3. We might then be sceptical that as rational agents we will come to be in line with the Natural and Divine Laws.

SUMMARY Aquinas is an intellectual giant. He wrote an incredible amount covering a vast array of topics. His influence has been immense. His central idea is that humans are created by God to reason — that is our function. Humans do the morally right thing if we act in accordance with reason, and the morally wrong thing if we don’t.

  • Thinking that Aquinas is a Divine Command Theorist.
  • Thinking that Eternal Law is something that God decided to write.
  • Thinking that Natural Laws are laws of science — e.g. law of thermodynamics.
  • Thinking that all the “laws” are absolute.
  • Thinking that it is always morally required of us to follow secondary precepts.
  • Thinking that Aquinas is committed to there being only one set of secondary precepts for all people in all situations.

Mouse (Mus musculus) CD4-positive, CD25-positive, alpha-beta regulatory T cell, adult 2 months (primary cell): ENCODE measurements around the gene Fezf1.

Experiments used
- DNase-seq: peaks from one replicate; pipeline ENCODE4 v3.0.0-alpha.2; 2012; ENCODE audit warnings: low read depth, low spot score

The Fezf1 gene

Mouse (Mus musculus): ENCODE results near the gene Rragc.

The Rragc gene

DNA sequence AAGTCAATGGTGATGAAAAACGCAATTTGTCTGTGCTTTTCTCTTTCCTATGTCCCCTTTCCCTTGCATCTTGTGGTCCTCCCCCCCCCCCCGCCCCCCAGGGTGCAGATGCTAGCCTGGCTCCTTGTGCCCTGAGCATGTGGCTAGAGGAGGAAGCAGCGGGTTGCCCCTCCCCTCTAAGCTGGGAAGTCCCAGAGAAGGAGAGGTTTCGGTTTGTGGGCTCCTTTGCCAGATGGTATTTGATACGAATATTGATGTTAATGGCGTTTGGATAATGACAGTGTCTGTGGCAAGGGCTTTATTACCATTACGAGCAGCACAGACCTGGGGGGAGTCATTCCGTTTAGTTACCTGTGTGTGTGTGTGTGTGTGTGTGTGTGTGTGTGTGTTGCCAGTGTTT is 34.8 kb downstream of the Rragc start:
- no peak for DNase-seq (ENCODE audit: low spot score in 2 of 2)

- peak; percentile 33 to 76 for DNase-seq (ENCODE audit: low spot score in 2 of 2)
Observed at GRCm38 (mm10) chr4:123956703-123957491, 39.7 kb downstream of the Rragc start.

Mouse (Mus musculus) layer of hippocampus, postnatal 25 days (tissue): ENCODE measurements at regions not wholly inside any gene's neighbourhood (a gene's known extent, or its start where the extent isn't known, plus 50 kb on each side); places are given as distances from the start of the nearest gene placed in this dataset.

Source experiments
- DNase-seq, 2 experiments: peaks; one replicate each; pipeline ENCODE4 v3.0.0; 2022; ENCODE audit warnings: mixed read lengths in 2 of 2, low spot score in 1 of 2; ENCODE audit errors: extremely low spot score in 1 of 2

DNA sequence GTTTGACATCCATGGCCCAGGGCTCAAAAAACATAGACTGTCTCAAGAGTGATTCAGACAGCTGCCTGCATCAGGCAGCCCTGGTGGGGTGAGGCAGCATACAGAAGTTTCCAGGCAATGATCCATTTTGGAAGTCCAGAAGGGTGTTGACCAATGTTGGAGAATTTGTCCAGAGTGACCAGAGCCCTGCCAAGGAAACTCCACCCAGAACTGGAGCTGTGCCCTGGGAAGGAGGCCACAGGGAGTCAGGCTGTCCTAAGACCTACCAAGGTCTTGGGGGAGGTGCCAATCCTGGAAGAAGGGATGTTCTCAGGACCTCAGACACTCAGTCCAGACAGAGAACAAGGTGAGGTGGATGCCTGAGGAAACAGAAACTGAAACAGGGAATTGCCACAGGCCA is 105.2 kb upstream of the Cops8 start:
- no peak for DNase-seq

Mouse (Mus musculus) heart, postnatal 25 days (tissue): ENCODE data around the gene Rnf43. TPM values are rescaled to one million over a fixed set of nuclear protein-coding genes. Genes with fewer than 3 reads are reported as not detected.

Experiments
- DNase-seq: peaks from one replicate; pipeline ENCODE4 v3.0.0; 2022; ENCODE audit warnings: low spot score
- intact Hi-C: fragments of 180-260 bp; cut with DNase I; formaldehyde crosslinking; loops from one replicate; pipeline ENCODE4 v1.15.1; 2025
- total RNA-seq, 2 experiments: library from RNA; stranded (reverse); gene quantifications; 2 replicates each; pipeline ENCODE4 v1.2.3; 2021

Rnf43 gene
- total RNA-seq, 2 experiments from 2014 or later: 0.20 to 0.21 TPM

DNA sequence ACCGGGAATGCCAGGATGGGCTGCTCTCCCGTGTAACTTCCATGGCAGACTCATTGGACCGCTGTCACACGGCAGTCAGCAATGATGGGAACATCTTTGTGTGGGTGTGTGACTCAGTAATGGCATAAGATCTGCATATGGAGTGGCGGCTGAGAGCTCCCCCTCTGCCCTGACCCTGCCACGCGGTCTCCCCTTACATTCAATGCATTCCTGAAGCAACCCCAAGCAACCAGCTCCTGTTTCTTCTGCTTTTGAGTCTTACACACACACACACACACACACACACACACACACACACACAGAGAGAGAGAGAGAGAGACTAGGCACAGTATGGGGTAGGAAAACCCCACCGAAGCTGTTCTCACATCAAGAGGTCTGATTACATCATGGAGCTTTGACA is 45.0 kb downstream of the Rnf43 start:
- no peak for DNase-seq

1. If God exists then what — if anything — do you think that has to do with what is right and wrong?
  2. We might answer the “arbitrariness” dilemma by citing God’s nature. Why might this answer be problematic?
  3. What is the Eternal Law?
  4. What are Natural Laws and primary precepts?
  5. What are Human Laws and secondary precepts?
  6. What are Divine Laws?
  7. Just as a good eye is to see, and a good acorn is to grow then a good human is to? Is to what? How are we going to finish this sentence?
  8. People often talk about what is “natural”? What do you think they mean by this? How useful is the notion of “natural” in a moral theory?